For a mere $2, you too can have a one in 175 million chance of winning Wednesday’s $400 million Powerball drawing. Just be prepared to change your entire lifestyle.
“Wild Willie” Seeley of Manahawkin, N.J. has lived an interesting life since attaining his share of a $448 million Powerball jackpot in August 2012. He and fifteen coworkers at Ocean County’s vehicle maintenance garage pooled their money and had one of the three winning tickets. Their payout grossed $86,054,355. After taxes, Willie’s bank account increased by $3.8 million.
Calling themselves “Ocean’s 16,” Willie and his coworkers attended a lottery press conference and held up large yellow checks showing their winnings and the numbers they picked (58-5-25-59-30 with a powerball of 32). At a press conference, Willie stood before the media wearing tinted sunglasses and an old straw hat. “We are very happy, happy, happy.” His goal was to continue watching NASCAR races on Sunday and to get a log cabin with plenty of land where he could fish and hunt.
Like many lottery winners, Willie quit his job with the maintenance garage. His wife Donna left her position as a psychiatric hospital nurse. They assumed the medical bills for Bill’s cancer-stricken father. When their home was damaged by Hurricane Sandy, Bill and Donna used their lottery winnings to repair the roof and redesign their house’s interior. Both purchased new cars, a GMC pickup for Willie and a purple Chrysler for Donna. They bought a home for one of their children and sent another to college to complete a master’s degree. Willie also purchased a cabin in the woods with fifteen acres of land so he could hunt and fish. By all accounts, Willie and Donna Seeley have fulfilled their dreams and have the means for just about anything they desire. The problem is that they feel cursed with their instant wealth and fame.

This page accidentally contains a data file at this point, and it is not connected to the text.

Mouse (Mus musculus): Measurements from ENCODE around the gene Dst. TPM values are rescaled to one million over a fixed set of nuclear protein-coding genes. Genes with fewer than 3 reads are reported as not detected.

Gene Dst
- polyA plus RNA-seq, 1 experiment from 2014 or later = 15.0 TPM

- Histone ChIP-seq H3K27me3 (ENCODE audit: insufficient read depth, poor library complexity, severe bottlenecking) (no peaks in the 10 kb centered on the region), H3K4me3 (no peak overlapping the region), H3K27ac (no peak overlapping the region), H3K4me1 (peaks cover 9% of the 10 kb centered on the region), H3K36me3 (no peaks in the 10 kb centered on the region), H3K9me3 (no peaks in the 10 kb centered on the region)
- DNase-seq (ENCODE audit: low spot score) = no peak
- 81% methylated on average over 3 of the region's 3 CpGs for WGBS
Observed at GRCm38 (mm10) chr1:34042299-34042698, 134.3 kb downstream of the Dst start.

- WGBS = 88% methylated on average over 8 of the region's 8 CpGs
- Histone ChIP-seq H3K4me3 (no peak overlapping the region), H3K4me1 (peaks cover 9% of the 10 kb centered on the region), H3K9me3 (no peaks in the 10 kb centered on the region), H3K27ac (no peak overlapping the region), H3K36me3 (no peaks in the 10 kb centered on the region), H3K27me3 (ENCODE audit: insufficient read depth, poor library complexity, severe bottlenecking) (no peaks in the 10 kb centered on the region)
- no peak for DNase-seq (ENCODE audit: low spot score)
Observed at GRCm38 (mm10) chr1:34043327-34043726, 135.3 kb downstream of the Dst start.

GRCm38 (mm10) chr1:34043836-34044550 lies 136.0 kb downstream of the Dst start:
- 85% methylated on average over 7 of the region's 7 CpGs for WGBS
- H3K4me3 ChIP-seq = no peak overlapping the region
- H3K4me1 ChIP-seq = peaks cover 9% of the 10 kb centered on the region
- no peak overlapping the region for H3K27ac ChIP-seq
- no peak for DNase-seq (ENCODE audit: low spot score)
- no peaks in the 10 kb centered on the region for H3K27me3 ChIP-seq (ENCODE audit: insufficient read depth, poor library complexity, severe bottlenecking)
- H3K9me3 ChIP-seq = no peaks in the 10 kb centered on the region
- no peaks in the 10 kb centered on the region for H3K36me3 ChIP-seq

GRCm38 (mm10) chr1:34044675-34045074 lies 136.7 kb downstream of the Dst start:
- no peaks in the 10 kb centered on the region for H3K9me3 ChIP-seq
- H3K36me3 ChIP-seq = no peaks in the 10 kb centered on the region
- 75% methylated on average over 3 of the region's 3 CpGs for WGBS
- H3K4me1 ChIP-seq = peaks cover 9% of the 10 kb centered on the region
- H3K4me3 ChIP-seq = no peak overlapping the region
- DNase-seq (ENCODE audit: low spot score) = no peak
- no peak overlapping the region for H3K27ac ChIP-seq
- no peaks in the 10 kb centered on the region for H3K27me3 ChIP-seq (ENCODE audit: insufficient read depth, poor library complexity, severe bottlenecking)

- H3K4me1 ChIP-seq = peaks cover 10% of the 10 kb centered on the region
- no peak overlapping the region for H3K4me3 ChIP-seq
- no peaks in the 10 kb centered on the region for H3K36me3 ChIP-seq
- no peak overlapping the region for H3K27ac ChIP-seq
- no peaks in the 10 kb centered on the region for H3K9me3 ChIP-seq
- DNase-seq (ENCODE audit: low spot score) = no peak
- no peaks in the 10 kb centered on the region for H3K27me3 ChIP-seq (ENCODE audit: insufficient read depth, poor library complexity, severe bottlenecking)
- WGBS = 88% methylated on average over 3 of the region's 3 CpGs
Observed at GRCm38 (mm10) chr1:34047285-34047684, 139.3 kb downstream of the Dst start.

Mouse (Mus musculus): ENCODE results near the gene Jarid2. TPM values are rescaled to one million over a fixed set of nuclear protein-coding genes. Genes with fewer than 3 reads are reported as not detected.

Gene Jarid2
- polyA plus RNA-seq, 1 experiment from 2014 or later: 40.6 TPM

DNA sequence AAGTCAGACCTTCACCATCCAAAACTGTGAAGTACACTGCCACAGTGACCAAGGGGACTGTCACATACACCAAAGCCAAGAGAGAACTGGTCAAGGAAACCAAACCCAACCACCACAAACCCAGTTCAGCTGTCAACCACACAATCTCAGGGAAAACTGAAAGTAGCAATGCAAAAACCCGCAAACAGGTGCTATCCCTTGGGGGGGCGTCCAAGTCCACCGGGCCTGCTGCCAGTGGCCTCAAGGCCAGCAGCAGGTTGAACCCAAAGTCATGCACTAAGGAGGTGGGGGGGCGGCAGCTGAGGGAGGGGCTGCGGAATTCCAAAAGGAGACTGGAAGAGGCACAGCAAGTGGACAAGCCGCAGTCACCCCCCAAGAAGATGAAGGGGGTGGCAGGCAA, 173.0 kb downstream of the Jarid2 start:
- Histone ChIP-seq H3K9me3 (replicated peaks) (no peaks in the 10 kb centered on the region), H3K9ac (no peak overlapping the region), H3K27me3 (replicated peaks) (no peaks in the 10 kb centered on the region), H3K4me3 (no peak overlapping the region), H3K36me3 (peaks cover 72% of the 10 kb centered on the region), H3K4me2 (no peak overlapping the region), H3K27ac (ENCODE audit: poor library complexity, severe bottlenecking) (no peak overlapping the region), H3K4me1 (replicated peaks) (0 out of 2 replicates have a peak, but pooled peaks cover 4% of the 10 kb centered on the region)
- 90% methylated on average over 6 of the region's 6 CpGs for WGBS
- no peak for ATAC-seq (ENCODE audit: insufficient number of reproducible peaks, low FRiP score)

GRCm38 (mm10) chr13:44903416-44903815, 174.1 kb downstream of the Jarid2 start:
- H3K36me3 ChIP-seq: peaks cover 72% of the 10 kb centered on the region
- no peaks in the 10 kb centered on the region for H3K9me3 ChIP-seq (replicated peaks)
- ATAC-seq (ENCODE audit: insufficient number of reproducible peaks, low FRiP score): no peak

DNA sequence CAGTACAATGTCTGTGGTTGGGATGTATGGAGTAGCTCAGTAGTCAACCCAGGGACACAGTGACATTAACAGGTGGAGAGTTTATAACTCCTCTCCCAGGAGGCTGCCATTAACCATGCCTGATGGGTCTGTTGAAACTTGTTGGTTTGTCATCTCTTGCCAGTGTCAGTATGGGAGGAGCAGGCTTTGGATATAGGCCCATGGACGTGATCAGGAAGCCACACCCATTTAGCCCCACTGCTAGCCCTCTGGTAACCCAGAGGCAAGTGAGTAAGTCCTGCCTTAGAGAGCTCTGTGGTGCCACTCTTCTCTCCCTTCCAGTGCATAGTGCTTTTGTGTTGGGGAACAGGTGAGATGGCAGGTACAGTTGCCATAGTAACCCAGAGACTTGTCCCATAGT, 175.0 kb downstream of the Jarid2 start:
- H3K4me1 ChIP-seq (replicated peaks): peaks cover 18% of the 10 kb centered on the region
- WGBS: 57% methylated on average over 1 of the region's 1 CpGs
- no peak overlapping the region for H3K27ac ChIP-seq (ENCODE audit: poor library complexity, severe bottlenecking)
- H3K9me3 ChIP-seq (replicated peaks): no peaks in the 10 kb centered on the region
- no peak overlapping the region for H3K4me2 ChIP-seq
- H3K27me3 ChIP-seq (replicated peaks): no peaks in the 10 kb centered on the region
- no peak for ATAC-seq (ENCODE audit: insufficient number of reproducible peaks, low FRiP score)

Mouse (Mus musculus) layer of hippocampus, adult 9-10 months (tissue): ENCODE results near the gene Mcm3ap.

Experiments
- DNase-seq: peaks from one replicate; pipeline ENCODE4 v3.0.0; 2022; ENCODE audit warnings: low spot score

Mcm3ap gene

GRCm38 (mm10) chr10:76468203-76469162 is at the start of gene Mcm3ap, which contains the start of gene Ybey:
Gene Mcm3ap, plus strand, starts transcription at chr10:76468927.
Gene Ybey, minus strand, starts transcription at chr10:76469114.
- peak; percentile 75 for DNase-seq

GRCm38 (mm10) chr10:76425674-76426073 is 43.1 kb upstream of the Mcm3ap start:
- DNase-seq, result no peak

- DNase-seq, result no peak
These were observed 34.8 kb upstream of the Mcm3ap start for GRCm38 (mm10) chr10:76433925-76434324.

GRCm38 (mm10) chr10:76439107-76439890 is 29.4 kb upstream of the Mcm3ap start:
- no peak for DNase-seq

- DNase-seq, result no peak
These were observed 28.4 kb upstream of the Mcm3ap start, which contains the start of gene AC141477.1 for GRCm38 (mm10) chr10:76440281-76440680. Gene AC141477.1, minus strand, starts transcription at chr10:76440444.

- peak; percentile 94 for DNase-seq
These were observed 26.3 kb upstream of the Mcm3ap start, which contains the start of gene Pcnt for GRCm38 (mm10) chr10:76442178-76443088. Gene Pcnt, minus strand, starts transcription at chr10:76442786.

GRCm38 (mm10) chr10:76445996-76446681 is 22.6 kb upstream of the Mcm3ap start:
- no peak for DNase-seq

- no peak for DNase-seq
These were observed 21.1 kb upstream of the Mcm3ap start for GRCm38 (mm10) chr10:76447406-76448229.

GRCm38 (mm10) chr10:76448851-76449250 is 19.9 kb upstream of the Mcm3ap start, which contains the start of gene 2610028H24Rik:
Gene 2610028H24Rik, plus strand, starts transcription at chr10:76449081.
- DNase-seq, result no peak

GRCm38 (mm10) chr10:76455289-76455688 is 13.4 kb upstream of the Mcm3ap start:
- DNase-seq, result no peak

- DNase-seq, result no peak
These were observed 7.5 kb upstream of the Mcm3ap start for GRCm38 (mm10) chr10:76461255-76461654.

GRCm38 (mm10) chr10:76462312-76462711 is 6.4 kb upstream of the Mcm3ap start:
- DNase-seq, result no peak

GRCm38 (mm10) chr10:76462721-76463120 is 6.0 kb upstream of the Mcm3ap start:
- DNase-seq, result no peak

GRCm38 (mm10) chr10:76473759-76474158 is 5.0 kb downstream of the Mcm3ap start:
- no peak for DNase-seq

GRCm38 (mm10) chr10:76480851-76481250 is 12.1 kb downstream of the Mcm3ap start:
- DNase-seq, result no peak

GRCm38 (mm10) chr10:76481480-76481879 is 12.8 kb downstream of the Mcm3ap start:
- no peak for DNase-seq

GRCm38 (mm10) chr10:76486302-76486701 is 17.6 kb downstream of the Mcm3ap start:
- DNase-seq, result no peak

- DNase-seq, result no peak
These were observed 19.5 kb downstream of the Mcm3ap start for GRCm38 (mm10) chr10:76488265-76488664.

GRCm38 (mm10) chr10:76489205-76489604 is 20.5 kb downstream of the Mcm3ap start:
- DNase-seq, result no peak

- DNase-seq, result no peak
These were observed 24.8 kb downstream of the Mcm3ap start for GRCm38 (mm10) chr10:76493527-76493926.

Money tends to create more problems than it solves. Willie and Donna now have family members, distant relatives, friends, and strangers asking for help with debts, and medical expenses. To compound the problem, Willie and Donna have another fatal flaw. They are nice people who have to say “no” more often than they like.
Willie admitted, “There are days I wish we were back to just getting paid every two weeks. You have to change your whole way of life, but we didn’t want to change the way we lived. We liked the way we lived.” Granted, they have yet to donate the money to charity and return to their former jobs. They simply want to be left alone.
Willie has another troubling issue that won’t go away. He has the perfect personality for a TV reality show. Willie’s proven that he’s comfortable in front of a camera. He wears his hair long, has an equally long straggly beard, and appears untidy. He and Donna have middle-class values. Willie likes NASCAR, hunting and fishing, and has come into a windfall of money. In a world where millions of viewers watch Duck Dynasty and Here Comes Honey Boo Boo, TV executives from National Geographic, A&E, Ryan Seacrest Productions, and other networks have asked the Seeley’s to star in their own series. Reality shows are inexpensive to produce and offer millions in revenue to an audience eager to live their lives through other people. Willie’s advice for anyone winning Wednesday’s $400 million Powerball is this: “Just disappear. Get lost while you still can.”
By Brian Yates